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Healthy Easter Treats

Posted by on 9:00 pm in Blog | 0 comments

Easter is just around the corner. Here are some quick tips on enjoying your easter treats and taking care of your teeth, too!

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National Children’s Dental Health Month

Posted by on 6:45 am in Blog, Uncategorized | 0 comments

As February comes to a close, we continue to celebrate your children learning about dental health and paving the way for a good future! Here are just a few more fun activities to celebrate and learn a bit more! Thank you for allowing us to be a part of educating your child on great dental health! Click on each page to download a PDF to print...

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Posted by on 4:08 am in Blog | 0 comments

I have traditionally started listening to a Christmas audiobook after Thanksgiving just to help me get into the Christmas spirit. This year I am enjoying a recently released book entitled, “The Christmas Bells”, written by Jennifer Chiaverini.

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Root Canal Surgery

Posted by on 5:28 pm in Blog | 0 comments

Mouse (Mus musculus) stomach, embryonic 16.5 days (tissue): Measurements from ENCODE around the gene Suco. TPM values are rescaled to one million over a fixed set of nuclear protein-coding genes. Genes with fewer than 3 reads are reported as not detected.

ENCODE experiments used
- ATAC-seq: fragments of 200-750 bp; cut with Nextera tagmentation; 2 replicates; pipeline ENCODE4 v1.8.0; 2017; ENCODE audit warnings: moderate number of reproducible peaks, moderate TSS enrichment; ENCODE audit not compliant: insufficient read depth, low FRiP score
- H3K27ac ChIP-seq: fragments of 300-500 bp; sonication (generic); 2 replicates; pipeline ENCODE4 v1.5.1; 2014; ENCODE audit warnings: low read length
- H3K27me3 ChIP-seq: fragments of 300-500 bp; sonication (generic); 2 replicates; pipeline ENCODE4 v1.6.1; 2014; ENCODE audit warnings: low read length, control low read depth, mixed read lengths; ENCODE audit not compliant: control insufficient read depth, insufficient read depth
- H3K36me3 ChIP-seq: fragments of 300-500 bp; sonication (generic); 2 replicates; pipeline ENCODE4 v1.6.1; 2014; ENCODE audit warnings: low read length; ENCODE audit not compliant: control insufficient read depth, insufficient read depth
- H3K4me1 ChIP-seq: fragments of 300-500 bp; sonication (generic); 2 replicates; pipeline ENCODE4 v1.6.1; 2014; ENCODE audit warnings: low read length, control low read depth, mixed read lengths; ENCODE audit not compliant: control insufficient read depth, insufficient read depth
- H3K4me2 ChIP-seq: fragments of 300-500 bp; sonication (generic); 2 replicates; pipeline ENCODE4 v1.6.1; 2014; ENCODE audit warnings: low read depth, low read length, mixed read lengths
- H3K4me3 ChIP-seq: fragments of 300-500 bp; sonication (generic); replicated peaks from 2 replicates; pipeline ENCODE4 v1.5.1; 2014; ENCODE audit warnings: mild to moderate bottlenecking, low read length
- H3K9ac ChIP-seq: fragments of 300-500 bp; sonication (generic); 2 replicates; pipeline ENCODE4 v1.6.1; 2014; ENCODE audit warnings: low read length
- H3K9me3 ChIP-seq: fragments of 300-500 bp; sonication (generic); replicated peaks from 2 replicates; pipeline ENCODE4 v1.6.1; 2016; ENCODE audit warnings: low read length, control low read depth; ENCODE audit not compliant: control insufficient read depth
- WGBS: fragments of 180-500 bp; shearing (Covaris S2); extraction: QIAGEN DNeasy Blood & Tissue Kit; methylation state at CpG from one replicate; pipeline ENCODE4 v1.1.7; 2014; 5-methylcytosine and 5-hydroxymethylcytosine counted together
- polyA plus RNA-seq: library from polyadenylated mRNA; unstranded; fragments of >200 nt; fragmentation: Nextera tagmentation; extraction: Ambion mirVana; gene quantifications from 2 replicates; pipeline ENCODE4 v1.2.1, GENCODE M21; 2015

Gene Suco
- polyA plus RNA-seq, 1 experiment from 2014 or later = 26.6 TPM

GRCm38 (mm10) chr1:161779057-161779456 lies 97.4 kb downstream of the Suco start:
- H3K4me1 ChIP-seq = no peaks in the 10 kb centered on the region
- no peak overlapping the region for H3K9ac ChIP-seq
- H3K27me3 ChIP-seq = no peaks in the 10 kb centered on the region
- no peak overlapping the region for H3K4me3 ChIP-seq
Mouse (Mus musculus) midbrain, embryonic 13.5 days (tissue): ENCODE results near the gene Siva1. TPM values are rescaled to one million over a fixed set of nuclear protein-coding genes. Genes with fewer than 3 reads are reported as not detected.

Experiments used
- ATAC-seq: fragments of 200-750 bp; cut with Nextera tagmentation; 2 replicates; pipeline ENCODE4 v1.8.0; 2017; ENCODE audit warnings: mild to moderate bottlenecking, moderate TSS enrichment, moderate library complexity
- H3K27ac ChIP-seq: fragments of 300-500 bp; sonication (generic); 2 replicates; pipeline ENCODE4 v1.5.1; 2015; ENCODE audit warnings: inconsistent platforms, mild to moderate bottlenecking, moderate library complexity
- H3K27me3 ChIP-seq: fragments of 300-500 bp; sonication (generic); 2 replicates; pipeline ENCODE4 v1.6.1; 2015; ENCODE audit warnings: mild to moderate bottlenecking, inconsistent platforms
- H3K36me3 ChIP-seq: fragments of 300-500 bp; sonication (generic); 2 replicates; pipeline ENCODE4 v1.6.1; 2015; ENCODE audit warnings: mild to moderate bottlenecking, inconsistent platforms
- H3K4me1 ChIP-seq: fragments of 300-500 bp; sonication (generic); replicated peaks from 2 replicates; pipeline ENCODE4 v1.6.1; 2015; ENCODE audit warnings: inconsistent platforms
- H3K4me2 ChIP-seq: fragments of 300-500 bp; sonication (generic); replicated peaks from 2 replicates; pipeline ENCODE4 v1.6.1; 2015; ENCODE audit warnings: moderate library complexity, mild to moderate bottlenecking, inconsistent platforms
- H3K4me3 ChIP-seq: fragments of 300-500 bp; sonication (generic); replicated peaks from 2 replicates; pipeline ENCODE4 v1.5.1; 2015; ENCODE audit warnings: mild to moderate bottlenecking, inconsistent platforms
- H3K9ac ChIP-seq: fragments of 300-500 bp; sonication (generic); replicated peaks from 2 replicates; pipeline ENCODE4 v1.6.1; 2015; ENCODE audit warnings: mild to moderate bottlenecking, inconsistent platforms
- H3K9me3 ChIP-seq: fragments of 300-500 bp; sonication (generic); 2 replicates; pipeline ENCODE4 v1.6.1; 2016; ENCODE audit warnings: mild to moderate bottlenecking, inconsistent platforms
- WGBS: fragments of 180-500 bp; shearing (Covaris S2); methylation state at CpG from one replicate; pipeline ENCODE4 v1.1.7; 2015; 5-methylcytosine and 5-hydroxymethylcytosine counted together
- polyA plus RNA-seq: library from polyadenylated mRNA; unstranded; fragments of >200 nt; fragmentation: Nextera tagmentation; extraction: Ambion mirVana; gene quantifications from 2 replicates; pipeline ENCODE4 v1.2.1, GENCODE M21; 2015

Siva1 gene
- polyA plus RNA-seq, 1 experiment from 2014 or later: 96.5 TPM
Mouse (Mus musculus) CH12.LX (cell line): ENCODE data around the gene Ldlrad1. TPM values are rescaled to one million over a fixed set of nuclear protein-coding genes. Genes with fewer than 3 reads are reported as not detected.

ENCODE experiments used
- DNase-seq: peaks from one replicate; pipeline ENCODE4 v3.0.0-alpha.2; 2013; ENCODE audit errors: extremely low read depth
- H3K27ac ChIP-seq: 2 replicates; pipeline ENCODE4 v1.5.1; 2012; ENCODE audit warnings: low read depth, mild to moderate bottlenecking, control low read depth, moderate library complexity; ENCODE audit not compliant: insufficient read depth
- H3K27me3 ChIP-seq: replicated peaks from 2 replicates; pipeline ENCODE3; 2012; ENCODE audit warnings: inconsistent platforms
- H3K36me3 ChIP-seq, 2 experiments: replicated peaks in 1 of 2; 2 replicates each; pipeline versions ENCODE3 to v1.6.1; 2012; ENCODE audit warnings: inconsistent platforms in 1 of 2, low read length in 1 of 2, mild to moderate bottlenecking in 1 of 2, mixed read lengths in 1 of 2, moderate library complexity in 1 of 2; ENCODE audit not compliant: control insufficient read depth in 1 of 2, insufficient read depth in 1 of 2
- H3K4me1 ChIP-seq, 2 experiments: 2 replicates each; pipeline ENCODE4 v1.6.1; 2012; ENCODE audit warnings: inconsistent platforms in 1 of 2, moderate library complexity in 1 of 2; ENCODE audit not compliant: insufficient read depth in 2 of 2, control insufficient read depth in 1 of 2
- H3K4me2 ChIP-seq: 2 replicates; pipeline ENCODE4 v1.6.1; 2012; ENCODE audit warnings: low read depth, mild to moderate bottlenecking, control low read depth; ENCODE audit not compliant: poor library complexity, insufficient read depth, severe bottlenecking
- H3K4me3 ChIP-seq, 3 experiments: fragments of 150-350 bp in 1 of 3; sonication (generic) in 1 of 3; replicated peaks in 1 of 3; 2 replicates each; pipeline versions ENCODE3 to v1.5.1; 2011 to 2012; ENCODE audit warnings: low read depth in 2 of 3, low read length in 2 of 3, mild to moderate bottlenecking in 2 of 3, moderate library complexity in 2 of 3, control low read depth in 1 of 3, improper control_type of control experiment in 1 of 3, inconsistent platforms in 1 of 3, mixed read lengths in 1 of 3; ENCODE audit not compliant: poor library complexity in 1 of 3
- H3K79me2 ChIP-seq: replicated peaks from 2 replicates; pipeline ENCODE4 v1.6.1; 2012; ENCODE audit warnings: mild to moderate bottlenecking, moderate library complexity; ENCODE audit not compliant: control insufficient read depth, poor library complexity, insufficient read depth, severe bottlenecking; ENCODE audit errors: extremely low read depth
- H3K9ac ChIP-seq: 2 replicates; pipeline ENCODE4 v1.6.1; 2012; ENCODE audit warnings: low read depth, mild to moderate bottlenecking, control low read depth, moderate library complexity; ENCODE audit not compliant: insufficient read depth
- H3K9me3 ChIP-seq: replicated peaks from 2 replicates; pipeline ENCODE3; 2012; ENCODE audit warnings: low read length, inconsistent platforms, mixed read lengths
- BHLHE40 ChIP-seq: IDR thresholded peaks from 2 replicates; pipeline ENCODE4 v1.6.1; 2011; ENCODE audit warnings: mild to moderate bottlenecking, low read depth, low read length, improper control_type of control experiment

The very mention of the words ‘root canal’ can be enough to make your teeth hurt. A root canal is what most people commonly refer to when they are talking about endodontic therapy. The root canal itself is the area inside the root of the tooth. The inside of this canal contains the pulp chamber which contain nerve tissue. If you are experiencing pain in reaction to eating or drinking hot or cold food and beverages, you may be a candidate for this type of treatment. Despite the bad connotations, however, the actual surgery isn’t as painful as is generally believed. An anesthetic is used to numb the area and thanks to advances in endodontic surgery in the past few decades, not only are these procedures relatively painless, but they are also performed fairly quickly. A root canal surgery may take as little as one hour to complete and generally no longer than two hours. There are a few possible reasons why this type of surgery will need to be performed. The dental pulp may have become infected or inflamed due to a crack in the tooth or due to repeated dental procedures. A tooth that has been filled in the past is at a higher risk of becoming infected. If the tooth goes untreated, an abscess can develop which may result in the complete loss of the tooth. In order to repair the tooth, your dentist or endodontist will remove the infected tissue, then clean and disinfect the canal. The canal will then be sealed with a rubbery material called gutta-percha. Gutta-percha is a thermoplastic material that is heated until it is malleable enough to fit into the root canal walls. A temporary filling may be used until such a time as a more permanent filling or crown is placed on the tooth. The placement of the crown will usually require a second visit. In the interval, you can consult with your dentist about which form of permanent restoration is right for you. An antibiotic may be prescribed after root canal therapy. This will depend on the risk of infection. Your dentist or endodontist will make the evaluation of the potential risk. If a patient does experience an infection after treatment, then antibiotics maybe prescribed at that point as well. After a tooth has been treated with this type of surgery, it is considered dead, so pain should subsist; however, additional treatment may be required. A worst case scenario might require that the tooth be extracted completely. While saving the natural tooth is always the preferred method, if a tooth needs to be extracted, there are alternatives that may be used to fill the gap. Once you have successfully undergone endodontic therapy, you may find that you are able to chew more efficiently, as your normal biting process may have been adversely affected by the pain of an infected tooth. With the tooth restored your teeth may appear more even, and with the pain gone, you’ll definitely feel better and, maybe, a bit more...